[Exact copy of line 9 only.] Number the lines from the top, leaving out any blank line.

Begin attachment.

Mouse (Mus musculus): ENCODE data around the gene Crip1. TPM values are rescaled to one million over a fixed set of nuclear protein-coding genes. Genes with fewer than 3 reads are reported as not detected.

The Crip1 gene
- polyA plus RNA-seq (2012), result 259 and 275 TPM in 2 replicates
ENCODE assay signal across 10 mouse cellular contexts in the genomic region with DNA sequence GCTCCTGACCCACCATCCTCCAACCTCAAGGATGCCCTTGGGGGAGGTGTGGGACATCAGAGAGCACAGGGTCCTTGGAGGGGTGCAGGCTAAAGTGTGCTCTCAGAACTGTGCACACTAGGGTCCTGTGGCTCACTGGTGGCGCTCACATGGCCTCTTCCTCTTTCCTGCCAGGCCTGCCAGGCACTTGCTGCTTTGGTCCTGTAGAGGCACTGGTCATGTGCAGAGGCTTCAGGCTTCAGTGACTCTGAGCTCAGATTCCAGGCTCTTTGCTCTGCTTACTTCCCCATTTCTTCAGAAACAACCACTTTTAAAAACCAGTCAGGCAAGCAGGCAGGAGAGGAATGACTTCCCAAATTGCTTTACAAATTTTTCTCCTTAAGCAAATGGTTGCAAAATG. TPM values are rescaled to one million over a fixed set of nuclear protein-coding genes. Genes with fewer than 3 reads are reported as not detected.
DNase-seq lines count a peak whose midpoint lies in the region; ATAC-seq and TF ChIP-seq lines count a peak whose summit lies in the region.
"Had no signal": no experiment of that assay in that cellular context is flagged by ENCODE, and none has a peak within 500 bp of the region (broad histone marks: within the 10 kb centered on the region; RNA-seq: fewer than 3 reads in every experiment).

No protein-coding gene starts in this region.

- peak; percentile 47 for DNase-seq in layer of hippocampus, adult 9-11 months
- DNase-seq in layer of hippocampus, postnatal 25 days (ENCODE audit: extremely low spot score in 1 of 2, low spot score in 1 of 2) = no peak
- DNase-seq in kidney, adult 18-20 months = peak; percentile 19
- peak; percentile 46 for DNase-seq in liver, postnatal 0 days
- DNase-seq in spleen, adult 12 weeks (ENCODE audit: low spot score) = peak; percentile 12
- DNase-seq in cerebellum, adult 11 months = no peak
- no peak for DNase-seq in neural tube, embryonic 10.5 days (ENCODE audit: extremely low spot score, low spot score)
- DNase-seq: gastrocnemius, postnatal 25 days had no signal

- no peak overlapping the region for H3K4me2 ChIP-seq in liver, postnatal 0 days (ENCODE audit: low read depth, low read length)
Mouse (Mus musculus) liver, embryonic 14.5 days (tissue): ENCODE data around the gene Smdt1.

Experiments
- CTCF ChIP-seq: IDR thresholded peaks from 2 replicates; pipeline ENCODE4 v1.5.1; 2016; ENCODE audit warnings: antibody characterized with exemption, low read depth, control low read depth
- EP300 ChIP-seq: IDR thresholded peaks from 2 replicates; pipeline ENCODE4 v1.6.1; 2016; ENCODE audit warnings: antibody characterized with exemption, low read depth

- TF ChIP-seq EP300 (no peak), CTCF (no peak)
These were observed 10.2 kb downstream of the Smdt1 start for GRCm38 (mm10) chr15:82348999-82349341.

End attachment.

- DNase-seq in layer of hippocampus, postnatal 25 days (ENCODE audit: extremely low spot score in 1 of 2, low spot score in 1 of 2) = no peak